Category Archives: haibun

Hyperbole

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A section of a church bookshelf

 
Many years ago I was invited to teach an adult Sunday school class. I read the text that we were supposed to discuss, the words of Jesus from Luke 14:26: “If anyone comes to me and does not hate his own father and mother and wife and children and brothers and sisters, yes, and even his own life, he cannot be my disciple.”
 
“This is an example of hyperbole,” I said. “Jesus is exaggerating for the sake of emphasis. He doesn’t really expect you to hate those who are near and dear to you.”
 
Willard bristled at my statement. “My Bible says that you have to hate them,” he said.
 
“It’s a figure of speech,” I countered. “Can you follow Jesus and hate your wife?”
 
“It’s not a figure of speech,” Willard insisted. “It says hate and it means hate.”
 
The rest of the class grew increasingly uneasy as Willard and I traded verbal blows.
 
At last I said, “I guess we’re just going to have to agree to disagree.” And I moved on.

 


one way to the light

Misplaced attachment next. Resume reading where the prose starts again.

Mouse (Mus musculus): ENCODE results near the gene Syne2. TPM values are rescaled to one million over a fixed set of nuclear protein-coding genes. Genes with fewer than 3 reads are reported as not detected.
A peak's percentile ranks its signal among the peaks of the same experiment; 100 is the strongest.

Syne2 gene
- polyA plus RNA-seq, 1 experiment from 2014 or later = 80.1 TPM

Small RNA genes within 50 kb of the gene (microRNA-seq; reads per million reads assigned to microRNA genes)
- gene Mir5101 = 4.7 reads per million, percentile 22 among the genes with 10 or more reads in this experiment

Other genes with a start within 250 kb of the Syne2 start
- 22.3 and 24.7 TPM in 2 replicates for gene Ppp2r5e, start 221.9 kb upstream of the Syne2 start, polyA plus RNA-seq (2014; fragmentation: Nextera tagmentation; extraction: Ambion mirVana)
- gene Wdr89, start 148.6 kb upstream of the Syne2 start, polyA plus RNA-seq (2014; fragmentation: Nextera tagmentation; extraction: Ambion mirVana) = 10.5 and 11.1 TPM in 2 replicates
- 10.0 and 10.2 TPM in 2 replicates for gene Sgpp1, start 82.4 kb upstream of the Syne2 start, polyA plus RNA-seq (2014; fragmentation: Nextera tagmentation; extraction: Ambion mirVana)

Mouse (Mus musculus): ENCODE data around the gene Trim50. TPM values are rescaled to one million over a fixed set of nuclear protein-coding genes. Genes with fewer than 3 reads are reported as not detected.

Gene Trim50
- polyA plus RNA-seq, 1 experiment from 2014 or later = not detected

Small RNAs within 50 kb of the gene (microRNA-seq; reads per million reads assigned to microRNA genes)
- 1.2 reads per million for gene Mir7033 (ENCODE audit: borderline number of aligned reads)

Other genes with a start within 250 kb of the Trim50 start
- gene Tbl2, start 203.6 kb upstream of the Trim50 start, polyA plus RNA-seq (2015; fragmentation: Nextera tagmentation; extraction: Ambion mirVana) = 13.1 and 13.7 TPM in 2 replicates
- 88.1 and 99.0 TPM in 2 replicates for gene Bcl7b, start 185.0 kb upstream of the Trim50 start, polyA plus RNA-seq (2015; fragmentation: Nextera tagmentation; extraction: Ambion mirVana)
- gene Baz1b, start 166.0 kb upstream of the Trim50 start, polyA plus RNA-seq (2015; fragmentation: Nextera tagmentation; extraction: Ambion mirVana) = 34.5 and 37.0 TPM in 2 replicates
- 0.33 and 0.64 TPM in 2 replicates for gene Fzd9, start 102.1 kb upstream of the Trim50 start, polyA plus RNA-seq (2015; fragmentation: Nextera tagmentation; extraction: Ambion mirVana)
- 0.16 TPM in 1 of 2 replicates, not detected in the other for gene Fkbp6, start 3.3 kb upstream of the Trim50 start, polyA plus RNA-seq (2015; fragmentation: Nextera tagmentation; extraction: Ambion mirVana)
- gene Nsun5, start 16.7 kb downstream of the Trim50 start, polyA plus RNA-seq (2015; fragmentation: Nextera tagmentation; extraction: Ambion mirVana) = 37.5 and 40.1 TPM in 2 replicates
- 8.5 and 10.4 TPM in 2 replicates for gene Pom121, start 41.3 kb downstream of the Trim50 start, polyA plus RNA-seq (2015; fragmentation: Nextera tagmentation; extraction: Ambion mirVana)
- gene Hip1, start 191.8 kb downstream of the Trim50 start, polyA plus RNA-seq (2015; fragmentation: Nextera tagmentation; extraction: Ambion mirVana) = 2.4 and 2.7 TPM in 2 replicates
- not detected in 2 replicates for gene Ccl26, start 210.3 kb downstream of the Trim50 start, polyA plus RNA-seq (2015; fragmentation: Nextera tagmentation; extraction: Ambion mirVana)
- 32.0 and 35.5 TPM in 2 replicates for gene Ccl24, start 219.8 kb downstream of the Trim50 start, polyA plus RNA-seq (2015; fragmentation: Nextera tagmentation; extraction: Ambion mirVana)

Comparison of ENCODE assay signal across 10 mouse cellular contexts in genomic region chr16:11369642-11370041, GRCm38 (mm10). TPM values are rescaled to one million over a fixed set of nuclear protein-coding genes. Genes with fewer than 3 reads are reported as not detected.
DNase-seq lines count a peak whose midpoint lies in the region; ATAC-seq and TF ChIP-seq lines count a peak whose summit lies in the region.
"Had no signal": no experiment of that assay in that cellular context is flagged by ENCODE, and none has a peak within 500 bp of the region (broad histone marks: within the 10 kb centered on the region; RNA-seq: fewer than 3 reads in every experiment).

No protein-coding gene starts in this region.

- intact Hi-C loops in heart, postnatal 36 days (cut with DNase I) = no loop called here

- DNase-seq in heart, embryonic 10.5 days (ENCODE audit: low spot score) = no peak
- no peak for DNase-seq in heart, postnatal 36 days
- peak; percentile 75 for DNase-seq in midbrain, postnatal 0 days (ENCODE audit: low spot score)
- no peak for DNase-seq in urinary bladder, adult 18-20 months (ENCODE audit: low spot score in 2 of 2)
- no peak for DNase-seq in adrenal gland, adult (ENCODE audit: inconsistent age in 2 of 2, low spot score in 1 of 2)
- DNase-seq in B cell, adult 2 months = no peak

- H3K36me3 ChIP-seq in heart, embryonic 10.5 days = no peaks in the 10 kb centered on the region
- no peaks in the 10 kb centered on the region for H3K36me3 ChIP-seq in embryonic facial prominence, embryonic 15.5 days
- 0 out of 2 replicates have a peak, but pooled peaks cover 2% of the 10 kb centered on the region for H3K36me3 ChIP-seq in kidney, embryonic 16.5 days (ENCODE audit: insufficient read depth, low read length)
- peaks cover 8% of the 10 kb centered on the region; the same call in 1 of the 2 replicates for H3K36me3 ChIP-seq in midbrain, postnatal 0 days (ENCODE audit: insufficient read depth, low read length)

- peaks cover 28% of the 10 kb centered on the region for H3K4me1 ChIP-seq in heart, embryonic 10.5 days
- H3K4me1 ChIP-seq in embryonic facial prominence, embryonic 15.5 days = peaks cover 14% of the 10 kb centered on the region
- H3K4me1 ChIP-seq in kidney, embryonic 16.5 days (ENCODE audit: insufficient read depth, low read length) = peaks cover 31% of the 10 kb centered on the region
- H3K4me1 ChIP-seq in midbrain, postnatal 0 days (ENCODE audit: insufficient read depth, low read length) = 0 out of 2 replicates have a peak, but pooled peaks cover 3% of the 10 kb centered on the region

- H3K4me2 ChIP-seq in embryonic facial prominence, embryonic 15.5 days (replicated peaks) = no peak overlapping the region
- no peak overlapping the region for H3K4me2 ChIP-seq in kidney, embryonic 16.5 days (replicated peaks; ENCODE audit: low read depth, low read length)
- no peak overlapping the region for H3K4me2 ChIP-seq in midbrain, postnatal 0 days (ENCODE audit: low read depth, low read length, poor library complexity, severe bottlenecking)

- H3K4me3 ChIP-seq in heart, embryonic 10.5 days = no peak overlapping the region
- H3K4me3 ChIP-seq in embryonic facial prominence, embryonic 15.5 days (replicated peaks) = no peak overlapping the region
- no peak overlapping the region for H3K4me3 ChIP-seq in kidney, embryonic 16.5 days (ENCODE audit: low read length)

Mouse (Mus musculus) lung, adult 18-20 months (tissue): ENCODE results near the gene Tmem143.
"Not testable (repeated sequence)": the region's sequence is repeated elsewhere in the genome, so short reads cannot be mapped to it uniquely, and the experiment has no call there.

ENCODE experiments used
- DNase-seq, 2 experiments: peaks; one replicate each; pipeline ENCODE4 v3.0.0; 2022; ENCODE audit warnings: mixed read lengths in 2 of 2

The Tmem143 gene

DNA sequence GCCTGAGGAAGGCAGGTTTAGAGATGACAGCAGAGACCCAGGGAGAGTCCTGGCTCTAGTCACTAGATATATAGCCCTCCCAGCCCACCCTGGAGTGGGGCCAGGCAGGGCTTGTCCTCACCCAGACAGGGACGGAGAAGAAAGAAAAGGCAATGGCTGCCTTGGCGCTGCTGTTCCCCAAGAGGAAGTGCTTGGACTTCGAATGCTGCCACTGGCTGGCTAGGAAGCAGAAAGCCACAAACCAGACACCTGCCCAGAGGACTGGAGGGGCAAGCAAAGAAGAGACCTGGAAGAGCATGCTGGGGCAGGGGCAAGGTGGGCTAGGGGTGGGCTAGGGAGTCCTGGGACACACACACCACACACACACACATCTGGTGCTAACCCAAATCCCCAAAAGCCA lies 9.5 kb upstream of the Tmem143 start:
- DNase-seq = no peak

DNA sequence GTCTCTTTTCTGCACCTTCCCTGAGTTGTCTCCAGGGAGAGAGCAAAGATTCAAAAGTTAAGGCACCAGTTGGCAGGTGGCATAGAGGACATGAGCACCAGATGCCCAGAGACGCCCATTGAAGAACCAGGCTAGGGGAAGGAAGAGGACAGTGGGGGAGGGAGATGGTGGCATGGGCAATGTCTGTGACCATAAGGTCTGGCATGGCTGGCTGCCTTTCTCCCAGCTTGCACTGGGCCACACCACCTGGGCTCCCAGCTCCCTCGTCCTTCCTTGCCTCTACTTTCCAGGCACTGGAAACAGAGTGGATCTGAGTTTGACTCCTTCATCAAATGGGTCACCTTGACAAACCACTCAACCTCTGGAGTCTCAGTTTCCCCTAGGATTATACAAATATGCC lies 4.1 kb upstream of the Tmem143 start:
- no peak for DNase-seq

goes through the house of darkness—
I open the door

 
Haibun and photo © 2016 by Magical Mystical Teacher
 
 
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More Midweek Motif at Poets United: “Hyperbole”

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Songs

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A dry wash in Apache County, Arizona

 
“I hear America singing,” Walt Whitman wrote, “the varied carols I hear.”
 
I too hear singing, but instead of songs coming from throats of carpenters, masons or boatmen, I hear the songs of sky and star and stone. The songs of weeds and wind and wild things. The songs of crow and cricket and cottonwood. All these songs come from the high desert, and like the Siren songs that seduced Odysseus and his companions, I cannot ignore them.
 
I hear them as I help a student proofread her essay. I hear them while I confer with a parent about his son’s behavior. I hear them while I am grading papers.
 
At day’s end, I slip into comfortable clothing and walk into the nearby wilderness. The stones and weeds and dust greet me with rejoicing. They knew I would come.

 

a cricket chirrups
three stones confer with the wind—
my house is too small

 
Revised haibun © 2016 and photo © 2012 by Magical Mystical Teacher
 
More Poetry Pantry #323 at Poets United

Dessert

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Red walls, San Miguel de Allende, Guanajuato, México

 

So many walls in San Miguel!
 
There is the wall painted the color of sunrise just down the street from the casita where I am staying. Even on overcast days its brightness lifts my spirits.